Thursday, 21 July 2016

It's not big, but it is clever.

Having been confined to low level hikes for a while now I've had time to "compare and contrast" them to high level hikes and there are a number of interesting differences between the two - some things are better and some are decidedly more annoying...

1.  Gates

There are a lot more gates on low level hikes and, in my experience, pretty much every single large farmers gate is an absolute nightmare.  I'm not blaming the farmers, nope, I want to understand how we can put a man on the moon but farm gate manufacturers can't create a farm gate that works properly.

The most common fault is dropping down 3 - 6 inches as soon as you unbolt them, meaning you have to hoik them back up by the same amount whilst simultaneously trying to thread the bolt back through the alarmingly tiny bolt hole.  Then there are the wooden ones where the bottom drops off as soon as you open it.  Or the ones who've given up on bolts and have an intricately knotted rope instead, or a big loop of rope that fits over the gatepost but which can only be returned back over said gatepost with the combined strength of 6 men and a large tub of KY Jelly.  

2.  Mud

Where there's gates there's mud.  Lots of mud.  Cows in particular congregate around gates plotting their escape. You could attempt jumping across, but that never really works.  Or there's the ballet/ ninja approach where you try desperately to creep along the 3 millimetres of solid ground around the edge.  Then there's the "I'll just wade straight through, how deep can it be?" approach...

3.  Navigation

All things being equal, there's a lot more navigation required for a low level walk.  High level navigation goes something like this:  "See that big hill over there with the sodding great path up the side?  Go up it."

Low level navigation on the other hand requires instructions such as "Bear right after the second kissing gate to follow the route half left across the next field." or "Keep left at the fork then turn right at the third oak tree after the second yew." or "Run quickly over the bridge or the trolls will get you."  (I may have made the last one up).

4.  Bracken

Of course there's bracken on high level hikes, but there's a sort of a "bracken line" and you soon push through it, not so on low level hikes, where you can be wandering around in bracken for hours at a time.  If you're tall and gazelle like, like Steve for instance, you can peer regally over the top of it.  If, on the other hand, you're more earth like in your dimensions, you begin to understand what life must have been like for the Borrowers as you crash around getting slapped in the face by large fern like fronds.  Particular fun after heavy rain.

5.  Hills


Just because it's low level doesn't mean it's flat.  There are still hills and 3 "small" 150m hills = half a Scafell Pike.  It's like eating Haribo - the first couple of handfuls are fine but once you've eaten the entire bag you need a bit of a lie down.


Kent Estuary from Arnside Knott

Choose your low level hike wisely and you will be rewarded with amazing views.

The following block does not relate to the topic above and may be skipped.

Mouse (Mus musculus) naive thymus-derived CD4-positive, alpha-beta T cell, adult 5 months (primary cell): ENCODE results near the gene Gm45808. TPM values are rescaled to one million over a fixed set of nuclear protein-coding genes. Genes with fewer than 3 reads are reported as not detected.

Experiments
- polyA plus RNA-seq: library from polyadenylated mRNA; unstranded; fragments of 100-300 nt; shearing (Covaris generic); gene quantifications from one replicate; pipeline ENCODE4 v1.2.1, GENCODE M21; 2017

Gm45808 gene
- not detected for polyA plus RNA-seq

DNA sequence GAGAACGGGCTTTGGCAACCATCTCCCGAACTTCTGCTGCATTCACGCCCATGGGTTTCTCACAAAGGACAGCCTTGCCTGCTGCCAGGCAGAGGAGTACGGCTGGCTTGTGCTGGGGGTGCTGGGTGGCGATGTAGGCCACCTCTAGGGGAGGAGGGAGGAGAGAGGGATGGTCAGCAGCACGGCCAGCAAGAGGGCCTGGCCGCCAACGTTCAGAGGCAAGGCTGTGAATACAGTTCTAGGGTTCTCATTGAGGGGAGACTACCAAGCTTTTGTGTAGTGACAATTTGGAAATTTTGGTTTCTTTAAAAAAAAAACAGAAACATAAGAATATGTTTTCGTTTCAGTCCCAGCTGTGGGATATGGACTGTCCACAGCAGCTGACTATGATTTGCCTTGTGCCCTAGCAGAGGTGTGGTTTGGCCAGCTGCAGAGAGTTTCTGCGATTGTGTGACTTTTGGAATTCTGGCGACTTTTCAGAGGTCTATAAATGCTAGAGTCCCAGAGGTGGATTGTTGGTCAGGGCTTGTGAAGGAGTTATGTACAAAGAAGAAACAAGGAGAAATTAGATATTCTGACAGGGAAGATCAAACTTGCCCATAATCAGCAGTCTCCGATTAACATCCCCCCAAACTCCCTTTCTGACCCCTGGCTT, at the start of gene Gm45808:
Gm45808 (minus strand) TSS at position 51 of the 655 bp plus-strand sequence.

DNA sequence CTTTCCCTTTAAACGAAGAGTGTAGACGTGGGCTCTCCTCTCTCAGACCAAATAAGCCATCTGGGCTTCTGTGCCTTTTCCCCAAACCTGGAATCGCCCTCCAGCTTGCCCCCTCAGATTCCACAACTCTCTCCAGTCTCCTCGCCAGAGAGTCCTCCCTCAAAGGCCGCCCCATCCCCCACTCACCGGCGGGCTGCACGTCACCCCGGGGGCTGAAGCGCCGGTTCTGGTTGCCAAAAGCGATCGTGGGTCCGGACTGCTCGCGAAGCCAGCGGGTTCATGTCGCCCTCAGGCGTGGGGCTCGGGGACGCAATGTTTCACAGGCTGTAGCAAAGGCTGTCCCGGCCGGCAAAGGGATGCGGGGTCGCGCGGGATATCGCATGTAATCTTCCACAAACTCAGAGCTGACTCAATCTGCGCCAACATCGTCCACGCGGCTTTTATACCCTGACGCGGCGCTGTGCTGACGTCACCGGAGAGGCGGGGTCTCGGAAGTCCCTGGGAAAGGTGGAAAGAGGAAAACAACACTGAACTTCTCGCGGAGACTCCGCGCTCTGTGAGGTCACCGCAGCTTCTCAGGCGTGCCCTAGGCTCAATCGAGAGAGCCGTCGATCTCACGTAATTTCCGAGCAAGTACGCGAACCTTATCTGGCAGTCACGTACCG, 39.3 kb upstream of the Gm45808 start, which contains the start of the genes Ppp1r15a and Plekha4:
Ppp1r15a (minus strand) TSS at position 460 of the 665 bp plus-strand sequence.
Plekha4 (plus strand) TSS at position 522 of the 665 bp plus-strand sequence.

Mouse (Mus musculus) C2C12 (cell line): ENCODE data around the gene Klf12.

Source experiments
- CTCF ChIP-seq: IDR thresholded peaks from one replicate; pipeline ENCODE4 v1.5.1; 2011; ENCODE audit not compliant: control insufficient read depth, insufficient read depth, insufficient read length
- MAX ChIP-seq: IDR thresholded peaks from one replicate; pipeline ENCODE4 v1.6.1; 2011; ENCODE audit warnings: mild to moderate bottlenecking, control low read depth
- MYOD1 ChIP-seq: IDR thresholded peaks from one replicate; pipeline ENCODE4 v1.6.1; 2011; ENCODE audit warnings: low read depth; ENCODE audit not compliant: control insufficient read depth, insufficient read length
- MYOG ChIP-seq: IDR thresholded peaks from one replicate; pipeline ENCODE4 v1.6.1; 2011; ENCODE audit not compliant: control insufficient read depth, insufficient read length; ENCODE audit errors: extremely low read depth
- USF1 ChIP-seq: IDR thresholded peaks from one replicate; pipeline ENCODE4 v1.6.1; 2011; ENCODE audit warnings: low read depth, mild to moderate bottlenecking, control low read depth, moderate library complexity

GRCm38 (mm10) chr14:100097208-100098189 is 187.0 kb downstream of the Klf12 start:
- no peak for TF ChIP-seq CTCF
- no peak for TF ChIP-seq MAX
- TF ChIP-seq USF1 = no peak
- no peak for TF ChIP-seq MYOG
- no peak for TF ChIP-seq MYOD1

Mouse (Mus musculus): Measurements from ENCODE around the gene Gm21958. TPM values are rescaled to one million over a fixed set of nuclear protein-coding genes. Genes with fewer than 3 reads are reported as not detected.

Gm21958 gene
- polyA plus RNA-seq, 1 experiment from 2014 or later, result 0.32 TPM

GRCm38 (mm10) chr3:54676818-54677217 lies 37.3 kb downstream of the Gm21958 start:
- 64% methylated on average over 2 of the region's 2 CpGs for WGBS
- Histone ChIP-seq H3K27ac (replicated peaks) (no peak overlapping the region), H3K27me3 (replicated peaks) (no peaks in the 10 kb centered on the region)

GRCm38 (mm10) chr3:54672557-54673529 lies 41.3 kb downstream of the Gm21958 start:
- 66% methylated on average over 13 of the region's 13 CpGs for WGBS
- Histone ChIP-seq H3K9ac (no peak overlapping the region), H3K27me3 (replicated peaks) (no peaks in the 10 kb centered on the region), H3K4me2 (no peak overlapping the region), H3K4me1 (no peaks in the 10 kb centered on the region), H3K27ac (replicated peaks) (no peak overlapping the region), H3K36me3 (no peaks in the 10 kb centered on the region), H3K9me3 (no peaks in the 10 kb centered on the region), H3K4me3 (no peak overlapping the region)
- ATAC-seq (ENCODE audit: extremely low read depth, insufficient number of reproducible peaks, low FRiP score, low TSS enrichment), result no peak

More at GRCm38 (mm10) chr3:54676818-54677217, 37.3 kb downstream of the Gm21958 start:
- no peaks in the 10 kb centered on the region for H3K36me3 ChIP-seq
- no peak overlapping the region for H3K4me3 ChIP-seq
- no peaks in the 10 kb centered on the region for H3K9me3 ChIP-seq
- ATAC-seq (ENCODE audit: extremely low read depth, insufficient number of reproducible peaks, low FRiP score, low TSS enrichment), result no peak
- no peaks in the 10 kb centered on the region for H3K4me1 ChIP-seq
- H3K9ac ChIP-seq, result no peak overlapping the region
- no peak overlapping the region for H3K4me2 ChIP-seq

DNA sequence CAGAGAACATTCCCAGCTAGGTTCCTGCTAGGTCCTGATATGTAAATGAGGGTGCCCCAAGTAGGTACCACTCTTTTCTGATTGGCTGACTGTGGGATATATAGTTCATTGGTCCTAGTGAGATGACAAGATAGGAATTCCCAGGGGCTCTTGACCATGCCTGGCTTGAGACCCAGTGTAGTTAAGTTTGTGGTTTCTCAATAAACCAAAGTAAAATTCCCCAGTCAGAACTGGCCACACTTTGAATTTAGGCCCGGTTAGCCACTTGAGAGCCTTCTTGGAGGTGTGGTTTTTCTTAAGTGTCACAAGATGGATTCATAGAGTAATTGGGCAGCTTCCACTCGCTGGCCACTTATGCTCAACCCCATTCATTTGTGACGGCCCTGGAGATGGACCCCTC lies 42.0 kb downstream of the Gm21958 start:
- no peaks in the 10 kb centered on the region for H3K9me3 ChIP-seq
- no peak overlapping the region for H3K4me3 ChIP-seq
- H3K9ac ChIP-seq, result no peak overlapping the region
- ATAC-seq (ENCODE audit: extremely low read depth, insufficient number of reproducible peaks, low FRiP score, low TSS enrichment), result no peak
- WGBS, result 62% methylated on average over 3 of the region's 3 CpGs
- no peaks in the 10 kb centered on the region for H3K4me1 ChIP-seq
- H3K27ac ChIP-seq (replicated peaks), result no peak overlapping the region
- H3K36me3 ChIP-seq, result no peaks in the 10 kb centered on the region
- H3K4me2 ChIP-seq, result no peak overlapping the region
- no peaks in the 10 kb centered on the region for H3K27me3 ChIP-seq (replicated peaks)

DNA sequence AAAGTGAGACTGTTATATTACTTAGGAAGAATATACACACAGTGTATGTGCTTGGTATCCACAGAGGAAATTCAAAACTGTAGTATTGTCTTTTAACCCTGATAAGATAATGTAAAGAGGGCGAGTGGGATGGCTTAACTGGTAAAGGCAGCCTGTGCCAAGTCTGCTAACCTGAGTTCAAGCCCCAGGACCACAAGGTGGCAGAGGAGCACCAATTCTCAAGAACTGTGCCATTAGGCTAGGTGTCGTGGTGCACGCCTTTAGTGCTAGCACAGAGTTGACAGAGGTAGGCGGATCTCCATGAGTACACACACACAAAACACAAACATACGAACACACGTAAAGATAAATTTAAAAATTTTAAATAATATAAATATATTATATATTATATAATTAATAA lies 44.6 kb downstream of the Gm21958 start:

View from Warton Crag
7.  Animals

I've said "animals" but basically I mean cows.  You get sheep on the high fells, but they generally take flight as soon as they see you, not so a herd of cows.  The phrase "nosy cow" was coined for a reason because they *always*want to know what you're up to.

Most of the time you can shoo them away but, joking apart, they can be dangerous and I do my best to avoid a field of cows if they have their young with them.  If you need to cross a field of cows: make sure you know your route and exit point, check for other escape routes along the way, if they approach walk confidently and if they're in your path, walk around if it's safe to do so - and always be sure never to get between a heifer and her calf..  

There are often horses too, but they're usually a lot less trouble.

8.  Overgrown paths

The high fells in the Lake District are so well walked that overgrowth isn't an issue, in fact they usually have the opposite problem with too many feet eroding the hillsides.  If you want to escape the crowds find yourself a nice low level walk, and pack a machete.  We encountered the above stile on a walk earlier this week - it had been fine when we crossed in back in April but clearly no-one else had been near it since.  It's definitely more of a challenge, but it's also more of an adventure and I really love finding paths that no-one else seems to walk - just so long as I can send Steve on a ahead to clear me a route.

9.  Flowers & Forests

Bee Orchid

Buttercups, daisies and rare orchids - the lowland meadows are filled with them - and each time you visit there's something different to see, just don't pick them!  We found a spot where there were rare Lady Slipper Orchids growing and the second time we went back to take a look someone had picked a bunch of them.  Really?  REALLY?  You care enough to go and find them, then yank them out of the ground?  Don't start me.

And what about forests and woodlands?  You can't beat a woodland full of bluebells and garlic in the spring and in the summer you can keep cool and you wander along their shady paths (or, more accurately, shelter in them when it pees down.)

10.  Pubs and cafes

One of the very best things about low level hikes is that you can pause along the way for a bit of this...


 ...and one of these

Don't get me wrong, I do miss the high fells and can't wait to get back up there, but there are no pubs and cafe's on top of Skiddaw as these two TripAdvisor reviewers found out to their dismay.

Not that we haven't tried recreating the experience - I just don't think beer and high fells are a great combination.  Mind you, it's not advisable to try walking anywhere after more than a pint of Old Peculiar...

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